The film dramatizes about a dozen vignettes from the life of St. Francis and his early followers - starting with their return in the rain to Rivotorlo from Rome when the Pope blessed their ...
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The film dramatizes about a dozen vignettes from the life of St. Francis and his early followers - starting with their return in the rain to Rivotorlo from Rome when the Pope blessed their Rule and ending with their dispersal to preach. The unconnected chapters are like parables, some with a moral. The slight and comic Ginepro returns naked to St. Mary's of the Angels, having given away his tunic, but not his ricotta. The aged Giovanni shouts and holds onto his cape; the beatific St. Clair pays a visit. Humble Francis doubts his leadership, hugs a leper, and sends his brothers spinning, dizzy, and smiling into the world. This brotherhood is infused with whimsy as well as belief. Written by
"The Flowers of St. Francis" was edited for its 1952 US release, with Rossellini's chapter-like inter titles and a couple of scenes removed from the original Italian version. They have been reintroduced in the Criterion and in the Masters of Cinema edition. See more »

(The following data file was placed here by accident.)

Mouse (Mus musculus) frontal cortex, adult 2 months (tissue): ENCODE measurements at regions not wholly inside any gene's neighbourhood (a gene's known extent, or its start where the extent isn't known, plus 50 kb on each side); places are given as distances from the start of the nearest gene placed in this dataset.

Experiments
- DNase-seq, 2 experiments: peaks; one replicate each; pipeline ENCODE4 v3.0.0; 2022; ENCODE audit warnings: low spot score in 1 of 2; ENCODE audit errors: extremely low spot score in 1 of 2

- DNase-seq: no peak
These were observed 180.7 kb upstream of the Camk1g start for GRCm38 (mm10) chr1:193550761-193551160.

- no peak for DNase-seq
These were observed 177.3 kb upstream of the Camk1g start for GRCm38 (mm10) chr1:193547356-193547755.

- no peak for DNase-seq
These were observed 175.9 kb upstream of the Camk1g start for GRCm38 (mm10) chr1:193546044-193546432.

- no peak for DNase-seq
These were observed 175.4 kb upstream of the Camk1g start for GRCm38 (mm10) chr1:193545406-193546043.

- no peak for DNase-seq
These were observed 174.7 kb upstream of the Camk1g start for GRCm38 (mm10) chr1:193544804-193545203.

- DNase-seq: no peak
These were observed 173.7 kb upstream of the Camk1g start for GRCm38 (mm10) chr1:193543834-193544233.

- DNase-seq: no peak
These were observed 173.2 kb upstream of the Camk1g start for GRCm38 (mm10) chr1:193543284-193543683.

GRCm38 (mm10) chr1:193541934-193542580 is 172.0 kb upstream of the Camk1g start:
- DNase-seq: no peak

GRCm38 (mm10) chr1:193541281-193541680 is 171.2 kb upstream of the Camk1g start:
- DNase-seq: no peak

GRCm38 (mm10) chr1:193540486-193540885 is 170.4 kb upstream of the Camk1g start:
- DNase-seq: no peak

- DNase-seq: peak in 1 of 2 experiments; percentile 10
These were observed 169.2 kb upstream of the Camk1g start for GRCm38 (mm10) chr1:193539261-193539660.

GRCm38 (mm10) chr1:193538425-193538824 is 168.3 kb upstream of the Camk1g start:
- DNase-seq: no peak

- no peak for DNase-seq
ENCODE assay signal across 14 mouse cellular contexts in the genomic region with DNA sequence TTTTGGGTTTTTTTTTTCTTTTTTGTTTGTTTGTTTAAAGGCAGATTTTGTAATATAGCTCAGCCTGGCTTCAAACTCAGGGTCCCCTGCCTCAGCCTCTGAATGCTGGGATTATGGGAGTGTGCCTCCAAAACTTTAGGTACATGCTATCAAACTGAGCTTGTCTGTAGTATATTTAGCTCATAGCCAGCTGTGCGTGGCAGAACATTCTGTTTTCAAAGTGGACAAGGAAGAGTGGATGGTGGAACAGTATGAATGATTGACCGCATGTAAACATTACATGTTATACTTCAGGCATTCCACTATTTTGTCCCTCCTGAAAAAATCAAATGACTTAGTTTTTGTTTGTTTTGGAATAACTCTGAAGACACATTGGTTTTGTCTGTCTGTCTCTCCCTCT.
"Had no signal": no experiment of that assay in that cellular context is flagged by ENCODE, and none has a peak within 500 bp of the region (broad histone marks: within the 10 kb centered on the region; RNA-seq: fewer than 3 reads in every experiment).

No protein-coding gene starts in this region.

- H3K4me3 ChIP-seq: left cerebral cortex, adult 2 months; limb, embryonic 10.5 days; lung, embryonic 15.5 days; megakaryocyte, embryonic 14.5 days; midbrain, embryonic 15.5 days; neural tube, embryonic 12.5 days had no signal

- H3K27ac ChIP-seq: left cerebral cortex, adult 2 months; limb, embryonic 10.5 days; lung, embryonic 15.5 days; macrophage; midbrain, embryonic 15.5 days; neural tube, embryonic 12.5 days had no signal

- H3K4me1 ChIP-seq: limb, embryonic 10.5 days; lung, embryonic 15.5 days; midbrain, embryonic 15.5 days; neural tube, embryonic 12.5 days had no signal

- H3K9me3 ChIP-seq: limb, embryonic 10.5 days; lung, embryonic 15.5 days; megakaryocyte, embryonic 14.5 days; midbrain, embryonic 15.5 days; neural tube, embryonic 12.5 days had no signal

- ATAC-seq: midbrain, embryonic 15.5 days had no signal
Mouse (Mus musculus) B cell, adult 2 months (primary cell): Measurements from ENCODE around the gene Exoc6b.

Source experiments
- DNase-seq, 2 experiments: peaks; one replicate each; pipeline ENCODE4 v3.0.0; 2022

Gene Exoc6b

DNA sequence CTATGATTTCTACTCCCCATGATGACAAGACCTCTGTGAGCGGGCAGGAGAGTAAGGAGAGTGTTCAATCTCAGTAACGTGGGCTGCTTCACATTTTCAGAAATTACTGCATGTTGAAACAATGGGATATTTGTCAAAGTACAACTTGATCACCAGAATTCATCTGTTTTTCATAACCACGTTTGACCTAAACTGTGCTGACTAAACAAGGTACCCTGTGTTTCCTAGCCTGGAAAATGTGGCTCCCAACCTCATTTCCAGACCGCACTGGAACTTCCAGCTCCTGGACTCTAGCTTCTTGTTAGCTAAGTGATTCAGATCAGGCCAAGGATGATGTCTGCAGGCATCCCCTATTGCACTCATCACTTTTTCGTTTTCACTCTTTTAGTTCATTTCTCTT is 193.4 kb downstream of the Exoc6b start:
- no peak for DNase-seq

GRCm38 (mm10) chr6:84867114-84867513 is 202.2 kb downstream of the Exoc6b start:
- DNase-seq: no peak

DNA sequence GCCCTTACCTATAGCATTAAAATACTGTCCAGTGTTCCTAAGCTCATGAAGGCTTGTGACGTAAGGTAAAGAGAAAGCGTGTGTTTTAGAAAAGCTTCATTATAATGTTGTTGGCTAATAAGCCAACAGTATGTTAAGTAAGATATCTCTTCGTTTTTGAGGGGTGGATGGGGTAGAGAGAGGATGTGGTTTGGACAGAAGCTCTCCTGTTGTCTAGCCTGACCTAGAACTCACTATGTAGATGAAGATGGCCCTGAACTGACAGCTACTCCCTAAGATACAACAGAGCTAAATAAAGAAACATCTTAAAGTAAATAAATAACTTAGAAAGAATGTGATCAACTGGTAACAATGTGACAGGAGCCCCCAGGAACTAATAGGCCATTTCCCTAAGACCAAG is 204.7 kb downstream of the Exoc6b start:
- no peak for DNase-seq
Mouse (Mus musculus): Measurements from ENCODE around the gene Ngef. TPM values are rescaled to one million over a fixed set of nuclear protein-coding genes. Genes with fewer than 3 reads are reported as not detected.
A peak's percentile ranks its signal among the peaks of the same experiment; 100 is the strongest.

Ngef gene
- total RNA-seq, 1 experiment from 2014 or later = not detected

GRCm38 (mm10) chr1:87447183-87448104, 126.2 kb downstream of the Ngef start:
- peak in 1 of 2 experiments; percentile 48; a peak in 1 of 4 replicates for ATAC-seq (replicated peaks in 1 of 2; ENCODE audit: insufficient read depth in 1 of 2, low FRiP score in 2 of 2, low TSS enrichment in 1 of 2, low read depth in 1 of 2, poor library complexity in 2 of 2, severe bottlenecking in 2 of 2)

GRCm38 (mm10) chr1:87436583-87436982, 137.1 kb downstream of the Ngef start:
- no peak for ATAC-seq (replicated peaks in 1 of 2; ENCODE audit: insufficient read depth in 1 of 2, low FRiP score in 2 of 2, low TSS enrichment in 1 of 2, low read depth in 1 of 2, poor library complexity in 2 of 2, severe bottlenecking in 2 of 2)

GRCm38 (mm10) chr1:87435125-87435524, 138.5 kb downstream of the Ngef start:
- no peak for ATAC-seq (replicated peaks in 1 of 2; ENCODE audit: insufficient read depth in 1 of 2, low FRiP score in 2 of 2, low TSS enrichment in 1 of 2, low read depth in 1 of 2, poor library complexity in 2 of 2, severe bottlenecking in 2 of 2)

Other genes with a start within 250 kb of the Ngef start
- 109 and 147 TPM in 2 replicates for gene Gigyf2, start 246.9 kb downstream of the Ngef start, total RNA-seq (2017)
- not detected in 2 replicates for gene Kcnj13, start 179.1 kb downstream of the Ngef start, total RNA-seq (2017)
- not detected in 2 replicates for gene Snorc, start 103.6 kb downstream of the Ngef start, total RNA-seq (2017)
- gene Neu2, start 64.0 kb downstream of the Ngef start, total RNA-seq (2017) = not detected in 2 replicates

An odd little film, but so exhilarating that I don't think the experience will ever leave me. I can't even really say why it pleased me so much, but it's the kind of film that just makes you appreciate the beauty of the world around you. It's so gentle and miraculous. The film follows the simple life of Francis of Assisi and the friars who followed him. Born the son of a rich merchant, he practiced poverty to honor Christ. We see vignettes as they were described in the titular hagiography (no doubt adapted freely by the screenwriters, among whom was Federico Fellini). They are often beautiful and touching, but more often than not they have a tinge of comedy. In fact, you can really see Fellini's talent starting to emerge here. The style is very reminiscent of his early work. Within Rossellini's career, it eclipses probably all of his other films, many of which are admittedly fantastic (I think Stromboli, which was released near the same time, is a close second best). There's just a beauty in it. I am not Catholic and know nothing of St. Francis of Assisi, so I don't know if I'm missing anything. But to me it felt like a true celebration of humanity.
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